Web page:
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Thursday, August 28, 2008

In Transit

Our first day out wasn't too bad. We had good winds on and off and then into the night the winds died and squalls built. We got real wet, surprisingly chilled and ended up motoring until morning. We began chasing the winds; getting about 10 miles off of our rhumb line, yet managed to stay within VHF range of Syren and Ahu. Syren lost their autopilot not far out of Rarotonga and are forced to hand steer. We are so fortunate that most everything is working well on Destiny. There is a gennaker
halyard that has worn to the point that it is frayed so we (Frank) will have to do something about that before we can fly it next. We are doing the 3-4-3 night shifts again, me taking the 3-hour watches. The sliver of a moon doesn't rise until about 4:30 AM which makes for a very dark night, but when the skies are clear the stars are brilliant! I was watching for falling stars when at around 11PM something started dancing across the back deck. When I turned on the deck light I noticed that a
6 ft. 1x6 board we have our portable propane tank sitting on had dislodged and was sliding around back there, dragging the tank which was tied loosely to the rail. I felt a churn in the pit of my stomach knowing that I had to get back there to do something about it, and of course the waves were now pitching us from side to side! I am such a total coward when it comes to these things, but I sent up a quick prayer of protection and tethered myself to the life line and went out there feeling surprisingly
secure and calmed. I duck walked out there, secured the board and the tank and then butt-slid back to the cockpit steps. These are times I am so glad we are not on reality TV! On my second shift, just before dawn at about 6:15 AM, I got a major thrill (was this my treat for being brave earlier?), when the sky forward of us lit up in a dramatic flash, and then exploded into bright colors as a meteorite smashed through the atmosphere. It trailed sparks for a good bit and then extinguished just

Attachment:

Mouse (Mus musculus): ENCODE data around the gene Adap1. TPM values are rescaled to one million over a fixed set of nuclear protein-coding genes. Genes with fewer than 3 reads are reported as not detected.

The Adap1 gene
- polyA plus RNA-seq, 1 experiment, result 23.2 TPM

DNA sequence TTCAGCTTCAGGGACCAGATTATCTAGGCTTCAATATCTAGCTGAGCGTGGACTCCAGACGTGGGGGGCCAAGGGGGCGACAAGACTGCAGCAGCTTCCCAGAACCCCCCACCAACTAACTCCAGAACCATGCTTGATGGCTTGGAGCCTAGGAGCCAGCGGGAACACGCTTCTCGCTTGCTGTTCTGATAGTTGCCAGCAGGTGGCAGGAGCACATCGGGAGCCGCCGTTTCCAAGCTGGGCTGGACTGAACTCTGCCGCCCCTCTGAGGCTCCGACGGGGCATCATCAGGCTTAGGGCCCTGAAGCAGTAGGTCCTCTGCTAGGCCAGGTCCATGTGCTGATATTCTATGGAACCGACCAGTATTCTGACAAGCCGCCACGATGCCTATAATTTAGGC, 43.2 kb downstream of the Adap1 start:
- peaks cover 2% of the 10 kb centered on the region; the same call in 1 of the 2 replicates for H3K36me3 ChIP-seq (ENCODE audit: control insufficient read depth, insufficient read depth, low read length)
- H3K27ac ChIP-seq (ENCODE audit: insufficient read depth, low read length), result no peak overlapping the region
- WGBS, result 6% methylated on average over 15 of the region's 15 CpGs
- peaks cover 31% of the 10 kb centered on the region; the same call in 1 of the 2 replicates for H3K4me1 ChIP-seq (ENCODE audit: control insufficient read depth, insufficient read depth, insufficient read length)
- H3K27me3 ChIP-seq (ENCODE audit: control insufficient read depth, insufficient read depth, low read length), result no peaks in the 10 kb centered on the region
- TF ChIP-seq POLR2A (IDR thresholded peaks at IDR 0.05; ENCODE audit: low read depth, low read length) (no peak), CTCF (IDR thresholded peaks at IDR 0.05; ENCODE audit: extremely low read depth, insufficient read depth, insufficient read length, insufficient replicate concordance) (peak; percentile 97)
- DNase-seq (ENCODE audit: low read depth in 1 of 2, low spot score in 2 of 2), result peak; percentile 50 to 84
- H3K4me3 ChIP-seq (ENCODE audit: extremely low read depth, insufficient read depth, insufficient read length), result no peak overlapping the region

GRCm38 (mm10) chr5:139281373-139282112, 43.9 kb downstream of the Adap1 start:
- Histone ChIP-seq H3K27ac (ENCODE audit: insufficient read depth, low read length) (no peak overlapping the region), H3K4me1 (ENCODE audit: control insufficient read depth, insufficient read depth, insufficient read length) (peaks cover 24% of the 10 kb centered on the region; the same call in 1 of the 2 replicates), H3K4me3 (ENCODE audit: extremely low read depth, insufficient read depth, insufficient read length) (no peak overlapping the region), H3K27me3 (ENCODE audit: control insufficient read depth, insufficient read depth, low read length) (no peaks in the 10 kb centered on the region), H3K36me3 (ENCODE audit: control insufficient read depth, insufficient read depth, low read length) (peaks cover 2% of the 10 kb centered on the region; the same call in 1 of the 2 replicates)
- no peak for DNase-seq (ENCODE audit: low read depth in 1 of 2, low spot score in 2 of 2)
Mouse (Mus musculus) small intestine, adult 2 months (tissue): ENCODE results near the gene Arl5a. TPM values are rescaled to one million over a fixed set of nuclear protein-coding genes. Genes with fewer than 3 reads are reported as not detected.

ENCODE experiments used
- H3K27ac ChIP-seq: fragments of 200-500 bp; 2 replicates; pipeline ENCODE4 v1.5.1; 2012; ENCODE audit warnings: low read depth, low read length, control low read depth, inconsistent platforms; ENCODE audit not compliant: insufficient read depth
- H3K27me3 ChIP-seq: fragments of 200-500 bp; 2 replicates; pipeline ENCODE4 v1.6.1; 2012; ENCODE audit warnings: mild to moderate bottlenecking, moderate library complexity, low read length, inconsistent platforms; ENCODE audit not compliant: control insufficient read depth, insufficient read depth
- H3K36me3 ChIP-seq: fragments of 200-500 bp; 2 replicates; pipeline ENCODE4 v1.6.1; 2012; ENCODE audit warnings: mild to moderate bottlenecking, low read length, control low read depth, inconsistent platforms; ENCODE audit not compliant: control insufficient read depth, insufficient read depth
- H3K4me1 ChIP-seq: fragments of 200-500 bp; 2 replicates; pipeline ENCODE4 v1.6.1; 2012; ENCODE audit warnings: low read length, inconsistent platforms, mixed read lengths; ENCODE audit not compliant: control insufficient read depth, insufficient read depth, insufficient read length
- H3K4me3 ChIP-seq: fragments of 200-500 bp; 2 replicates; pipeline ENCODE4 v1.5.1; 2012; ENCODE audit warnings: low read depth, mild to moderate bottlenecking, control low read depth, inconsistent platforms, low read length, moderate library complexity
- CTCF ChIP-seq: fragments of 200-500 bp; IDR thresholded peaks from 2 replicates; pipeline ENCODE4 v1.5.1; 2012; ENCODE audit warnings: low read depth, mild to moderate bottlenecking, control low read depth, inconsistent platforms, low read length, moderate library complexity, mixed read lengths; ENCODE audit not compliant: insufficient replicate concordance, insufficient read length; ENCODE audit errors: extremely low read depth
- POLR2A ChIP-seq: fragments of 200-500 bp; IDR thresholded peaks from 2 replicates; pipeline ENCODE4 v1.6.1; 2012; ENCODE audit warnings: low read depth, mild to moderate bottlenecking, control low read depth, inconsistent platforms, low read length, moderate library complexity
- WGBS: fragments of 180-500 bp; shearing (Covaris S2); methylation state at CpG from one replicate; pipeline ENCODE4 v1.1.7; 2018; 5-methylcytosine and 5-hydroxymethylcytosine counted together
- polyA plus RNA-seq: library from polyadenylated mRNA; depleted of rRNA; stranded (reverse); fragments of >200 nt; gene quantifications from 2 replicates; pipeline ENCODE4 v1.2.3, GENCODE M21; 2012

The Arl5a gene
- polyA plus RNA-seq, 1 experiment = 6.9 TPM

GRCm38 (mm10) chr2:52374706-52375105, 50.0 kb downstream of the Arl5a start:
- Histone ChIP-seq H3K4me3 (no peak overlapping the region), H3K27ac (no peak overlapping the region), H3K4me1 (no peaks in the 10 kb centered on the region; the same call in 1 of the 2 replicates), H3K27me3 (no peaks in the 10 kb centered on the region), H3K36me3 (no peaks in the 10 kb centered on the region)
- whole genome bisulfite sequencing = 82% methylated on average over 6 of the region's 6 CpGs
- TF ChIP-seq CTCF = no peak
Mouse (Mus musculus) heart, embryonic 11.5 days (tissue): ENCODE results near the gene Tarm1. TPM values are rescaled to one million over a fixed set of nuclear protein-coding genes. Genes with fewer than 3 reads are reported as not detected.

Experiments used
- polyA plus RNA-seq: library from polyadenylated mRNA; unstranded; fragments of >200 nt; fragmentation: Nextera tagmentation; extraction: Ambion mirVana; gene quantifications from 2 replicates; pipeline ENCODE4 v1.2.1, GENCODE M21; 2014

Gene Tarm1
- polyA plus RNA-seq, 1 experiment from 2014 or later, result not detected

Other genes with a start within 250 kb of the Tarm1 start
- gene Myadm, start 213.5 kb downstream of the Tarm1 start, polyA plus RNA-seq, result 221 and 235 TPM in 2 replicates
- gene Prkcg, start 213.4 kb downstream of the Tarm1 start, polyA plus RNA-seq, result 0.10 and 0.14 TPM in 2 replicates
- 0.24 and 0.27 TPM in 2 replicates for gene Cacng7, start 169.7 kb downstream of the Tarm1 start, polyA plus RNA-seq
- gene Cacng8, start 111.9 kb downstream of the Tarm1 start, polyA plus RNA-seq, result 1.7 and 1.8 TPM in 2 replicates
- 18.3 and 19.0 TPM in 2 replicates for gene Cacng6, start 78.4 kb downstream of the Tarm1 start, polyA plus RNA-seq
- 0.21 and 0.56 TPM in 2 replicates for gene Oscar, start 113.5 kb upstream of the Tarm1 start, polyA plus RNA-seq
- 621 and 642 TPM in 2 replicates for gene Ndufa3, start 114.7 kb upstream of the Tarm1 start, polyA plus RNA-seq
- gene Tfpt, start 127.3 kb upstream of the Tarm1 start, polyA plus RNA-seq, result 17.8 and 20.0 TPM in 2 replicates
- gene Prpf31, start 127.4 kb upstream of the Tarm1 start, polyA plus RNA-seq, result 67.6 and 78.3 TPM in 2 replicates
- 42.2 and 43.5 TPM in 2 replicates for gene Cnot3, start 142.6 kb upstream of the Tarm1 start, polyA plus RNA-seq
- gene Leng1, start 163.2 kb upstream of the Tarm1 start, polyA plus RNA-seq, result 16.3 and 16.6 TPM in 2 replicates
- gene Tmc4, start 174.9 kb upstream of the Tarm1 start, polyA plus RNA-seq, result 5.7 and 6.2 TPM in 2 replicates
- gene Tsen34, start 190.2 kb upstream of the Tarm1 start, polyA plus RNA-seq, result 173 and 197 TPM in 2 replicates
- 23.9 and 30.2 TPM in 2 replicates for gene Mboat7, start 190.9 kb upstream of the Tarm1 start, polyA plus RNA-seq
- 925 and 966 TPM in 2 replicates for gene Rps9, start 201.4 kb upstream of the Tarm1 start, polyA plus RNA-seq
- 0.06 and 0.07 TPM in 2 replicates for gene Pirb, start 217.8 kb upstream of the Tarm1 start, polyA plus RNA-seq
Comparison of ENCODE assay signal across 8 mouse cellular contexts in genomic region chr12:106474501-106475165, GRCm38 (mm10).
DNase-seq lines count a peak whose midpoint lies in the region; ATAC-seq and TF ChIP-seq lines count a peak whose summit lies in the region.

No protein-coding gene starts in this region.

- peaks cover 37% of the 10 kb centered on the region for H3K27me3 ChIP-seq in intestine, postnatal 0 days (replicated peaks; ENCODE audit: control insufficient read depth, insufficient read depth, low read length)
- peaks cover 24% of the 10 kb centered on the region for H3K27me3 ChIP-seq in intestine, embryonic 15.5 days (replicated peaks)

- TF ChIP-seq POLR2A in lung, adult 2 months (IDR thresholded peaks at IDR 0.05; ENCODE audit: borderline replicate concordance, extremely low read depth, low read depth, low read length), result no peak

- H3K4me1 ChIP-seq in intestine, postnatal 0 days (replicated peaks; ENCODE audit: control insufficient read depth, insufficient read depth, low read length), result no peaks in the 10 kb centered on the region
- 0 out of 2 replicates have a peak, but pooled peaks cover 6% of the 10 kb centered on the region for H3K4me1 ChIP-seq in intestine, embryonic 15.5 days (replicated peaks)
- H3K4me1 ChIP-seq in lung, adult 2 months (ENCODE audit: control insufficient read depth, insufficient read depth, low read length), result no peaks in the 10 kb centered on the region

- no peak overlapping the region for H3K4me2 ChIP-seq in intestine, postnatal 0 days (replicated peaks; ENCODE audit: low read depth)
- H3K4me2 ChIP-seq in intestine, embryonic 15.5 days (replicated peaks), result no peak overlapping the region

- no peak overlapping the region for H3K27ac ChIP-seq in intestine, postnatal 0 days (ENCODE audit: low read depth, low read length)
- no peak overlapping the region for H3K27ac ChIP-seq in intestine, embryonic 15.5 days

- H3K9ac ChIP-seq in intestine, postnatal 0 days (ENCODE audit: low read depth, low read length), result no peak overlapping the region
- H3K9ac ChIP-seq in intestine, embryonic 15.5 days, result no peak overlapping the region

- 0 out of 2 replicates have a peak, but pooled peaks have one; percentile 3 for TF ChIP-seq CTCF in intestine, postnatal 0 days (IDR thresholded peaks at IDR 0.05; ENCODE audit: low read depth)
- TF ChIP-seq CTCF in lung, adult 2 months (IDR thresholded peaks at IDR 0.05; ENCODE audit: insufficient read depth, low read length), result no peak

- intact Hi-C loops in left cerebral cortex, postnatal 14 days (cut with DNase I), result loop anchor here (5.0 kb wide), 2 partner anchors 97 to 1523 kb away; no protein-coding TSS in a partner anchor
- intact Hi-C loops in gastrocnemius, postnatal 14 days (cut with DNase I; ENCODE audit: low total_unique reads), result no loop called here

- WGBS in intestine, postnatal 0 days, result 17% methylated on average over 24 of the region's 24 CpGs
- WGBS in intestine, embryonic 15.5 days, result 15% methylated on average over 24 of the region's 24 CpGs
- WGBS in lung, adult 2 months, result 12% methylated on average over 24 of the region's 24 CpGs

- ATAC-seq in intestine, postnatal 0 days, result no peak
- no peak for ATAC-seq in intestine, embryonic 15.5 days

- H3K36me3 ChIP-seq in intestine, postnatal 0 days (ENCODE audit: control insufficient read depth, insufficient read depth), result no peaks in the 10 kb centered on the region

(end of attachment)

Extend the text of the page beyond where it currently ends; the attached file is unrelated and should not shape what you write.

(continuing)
as quickly as it had appeared. Wow! I felt like calling everyone and asking - did you see that! But I just relished it and got all mushy with God, thanking Him for the experience, and then sat alert and poised for the next one in case it came. But that was the end of the show- the grand finale just before a beautiful South Pacific sunrise.

Our second day (Wed.) was what sailors like us live for. The winds and seas were fair and comfortable. The sails were happy and full and we enjoyed a beautiful sky-blue day of cruising. Frank took in the threadbare halyard, cut off the frayed portion and reattached it so that we could fly the chute (gennaker), and were happy campers. While the seas were calm I went down for an afternoon nap. When I returned topside, Frank told me that the piece called the "car" on the mainsail that takes the
sail in and out on the boom (to furl and unfurl the sail) had broken and he fixed it with a jury-rig and a bowline knot. We have partial use of the main now and probably until we get to New Zealand. Around 6 PM just when we were losing our wind the clouds began to build and darken. Time for evening squalls again. They delivered as predicted and we locked and loaded for another wet night. This one was very uncomfortable, as we entered the squall zone the seas came at us from every direction
(those Gemini winds and seas again!) tossing us back and forth and side to side. We decided neither of us would get much rest so we set up 2-hour watches and stayed in radio contact with the two other boats. At full darkness the phosphorescence which we haven't seen much of since before the Marquesas has reappeared and is brighter than ever. It was so vivid that we would see waves completely lit up as though handfuls of stars were being tossed up by Neptune and his minions. I never tire of leaning
over the cockpit to watch the underwater show of sparkles and bright flashes. This is just so amazing we wish we could share the experience with our family and friends but don't have a way to capture this phenomenon on film.

It is now Thursday morning and we have learned from the morning net (radio network) that we are one of 9 boats headed for Niue, all arriving within 24 hours of one another. There are 14 moorings in Niue and it is presently full, so unless several boats depart there by Sat, we may be forced to push onward to Tonga earlier than planned. But we will wait and see what Saturday holds for us. We still have 350 miles to go to reach Niue. Who knows that those miles will bring, eh? We are again without
wind and under power of the engine but at least it is a beautiful day.

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